As Homelessness Hits Record High, Bloomberg Gets Callous

As the number of people staying in city homeless shelters passed 50,000 in January, Mayor Michael Bloomberg responded by saying, “nobody’s sleeping on the streets,” at a press conference Feb. 19.

That statement might seem like a ludicrous lie to anyone who’s walked down the city’s streets in the last three decades. On the other hand, the mayor rides an SUV to work, and state law exempts SUVs from its ban on heavily tinted car windows.

According to the Coalition for the Homeless’ “State of the Homeless” report released early this month, the more than 50,000 people staying in shelters on an average night in January was the highest number “since modern homelessness emerged three decades ago.”

“More children and adults are homeless now in New York City than at any time since the Great Depression,” the report stated. The number of people in city shelters rose by 19 percent in the last year, it said, more than in any other U.S. city. These numbers do not include the about 10,000 people left homeless by Hurricane Sandy, who are in a separate system, and about 5,000 more in shelters for battered women and runaway youths.

Almost four-fifths of the people in New York shelters are couples or families, the report said. That includes 21,000 children, one out of every four kids in the nation’s homeless shelters. The average stay for families is now more than one year. And 63 percent of families turning up at shelters are formerly homeless, up from about 25 percent before 2005.

The Coalition report highlighted a month of debate over the Bloomberg administration’s policies on homelessness. Early in March, the Independent Budget Office reported that the city would spend more than $800 million on homeless shelters this year, 25 percent more than it did in 2008. On Feb. 14, the state Appellate Division upheld a lower-court ruling that the administration had improperly enacted its rule requiring single people who turned up at shelters to prove they had nowhere else to go. City officials said that policy would deny shelter to more than half the 18,000 single people who apply for it each year, says Patrick Markee, senior policy analyst at the Coalition for the Homeless. The city also quietly dropped its “code blue” policy, which relaxed that rule for families seeking admission to shelters when the temperature is below freezing.

This, Markee says, “wrongfully denies shelter to many families.” In typical cases, he explains, people who lose their homes temporarily stay with friends or relatives, in overcrowded situations. When they get kicked out and go to the shelters, they are told they’re not eligible, because they can go back. As a result, he says, 40 percent of families seeking shelter have to apply more than once.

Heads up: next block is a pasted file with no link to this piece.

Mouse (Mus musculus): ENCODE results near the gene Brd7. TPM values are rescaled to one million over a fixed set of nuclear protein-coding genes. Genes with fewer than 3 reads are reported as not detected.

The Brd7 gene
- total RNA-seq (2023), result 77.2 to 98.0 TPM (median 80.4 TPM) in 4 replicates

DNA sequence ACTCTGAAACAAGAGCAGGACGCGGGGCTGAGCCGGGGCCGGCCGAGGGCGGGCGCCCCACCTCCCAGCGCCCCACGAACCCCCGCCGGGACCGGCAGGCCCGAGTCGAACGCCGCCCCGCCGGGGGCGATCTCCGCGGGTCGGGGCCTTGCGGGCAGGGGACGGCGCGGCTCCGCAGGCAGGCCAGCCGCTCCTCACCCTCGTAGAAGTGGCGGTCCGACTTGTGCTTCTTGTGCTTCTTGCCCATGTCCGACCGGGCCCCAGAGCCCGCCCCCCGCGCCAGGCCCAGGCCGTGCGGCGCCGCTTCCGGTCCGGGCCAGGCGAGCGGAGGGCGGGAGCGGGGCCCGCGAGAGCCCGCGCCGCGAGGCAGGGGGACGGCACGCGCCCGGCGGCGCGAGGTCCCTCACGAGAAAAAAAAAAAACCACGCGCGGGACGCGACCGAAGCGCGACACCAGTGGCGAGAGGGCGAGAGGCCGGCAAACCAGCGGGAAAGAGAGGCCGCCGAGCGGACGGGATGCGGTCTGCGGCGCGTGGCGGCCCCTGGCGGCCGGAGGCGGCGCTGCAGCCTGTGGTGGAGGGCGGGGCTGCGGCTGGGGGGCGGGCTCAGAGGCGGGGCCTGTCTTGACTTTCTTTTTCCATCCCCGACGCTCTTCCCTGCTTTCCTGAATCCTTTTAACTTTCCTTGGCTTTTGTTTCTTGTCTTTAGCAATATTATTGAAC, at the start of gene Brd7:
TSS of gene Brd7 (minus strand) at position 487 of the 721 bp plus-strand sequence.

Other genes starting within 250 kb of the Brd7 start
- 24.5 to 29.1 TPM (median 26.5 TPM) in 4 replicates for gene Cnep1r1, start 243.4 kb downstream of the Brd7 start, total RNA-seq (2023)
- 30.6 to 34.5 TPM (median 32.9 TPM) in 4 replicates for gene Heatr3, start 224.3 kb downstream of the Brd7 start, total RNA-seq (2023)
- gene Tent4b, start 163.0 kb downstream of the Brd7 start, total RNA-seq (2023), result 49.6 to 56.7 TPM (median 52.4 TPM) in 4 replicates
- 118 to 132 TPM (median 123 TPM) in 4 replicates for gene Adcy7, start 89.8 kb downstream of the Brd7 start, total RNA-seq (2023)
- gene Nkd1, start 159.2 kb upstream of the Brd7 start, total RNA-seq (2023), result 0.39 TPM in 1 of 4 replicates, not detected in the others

Bloomberg argues that the rule that the city has to provide shelter to anyone who is homeless is too lenient. “You can arrive in your private jet at Kennedy Airport, take a private limousine, and go straight to the shelter system and walk in the door, and we’ve got to give you shelter,” he said on his WOR-AM radio show Mar. 8.

The Coalition report blamed the increase in homelessness on rising rents, high unemployment and people’s incomes falling during the recession, and the Bloomberg administration’s 2005 decision to stop reserving a share of Section 8 vouchers and slots in public and subsidized housing for homeless people. In fiscal 2005, more than 3,600 families moved from shelters to public or Section 8 housing. In fiscal 2012, 204 did.

“Perhaps the single biggest contributor to unprecedented homelessness in New York City,” the report said, is that “the City now provides no housing assistance to help homeless children and families move from shelters to permanent housing.” Despite the cuts in funding for public housing and Section 8, Markee believes this policy is “100 percent ideological.” Of the 6,000 public-housing apartments that became vacant last year, he says, not one was given to a family from the shelters.

Bloomberg and city officials blame foes of the now-defunct Advantage program, which helped homeless families who found apartments pay their rent temporarily. The city ended that program in 2011, after state and federal funds for it were cut off. Critics said that Advantage, which decreased the rent subsidies after one year and terminated them after two in the name of weaning the poor from “dependency,” failed to account for the cruel mathematics of the housing and job markets: A single mother working for $9 an hour with no sick days can’t pay $1,100 a month rent without help, so she and her kids would likely lose their apartment as soon as the subsidies expired. As of the end of 2012, the report said, three-eighths of the families that lost their Advantage subsidies, 6,500 families with 14,000 children, had returned to the shelters.

“Instead of doing what should be done, to provide permanent housing, they’re just closing the front door,” says Markee. 

The report recommended that the city revive the policy of moving people from homeless shelters to permanent housing, remove the barriers that people face entering the shelters, and construct “affordable” housing at rents that low-income people can reasonably pay.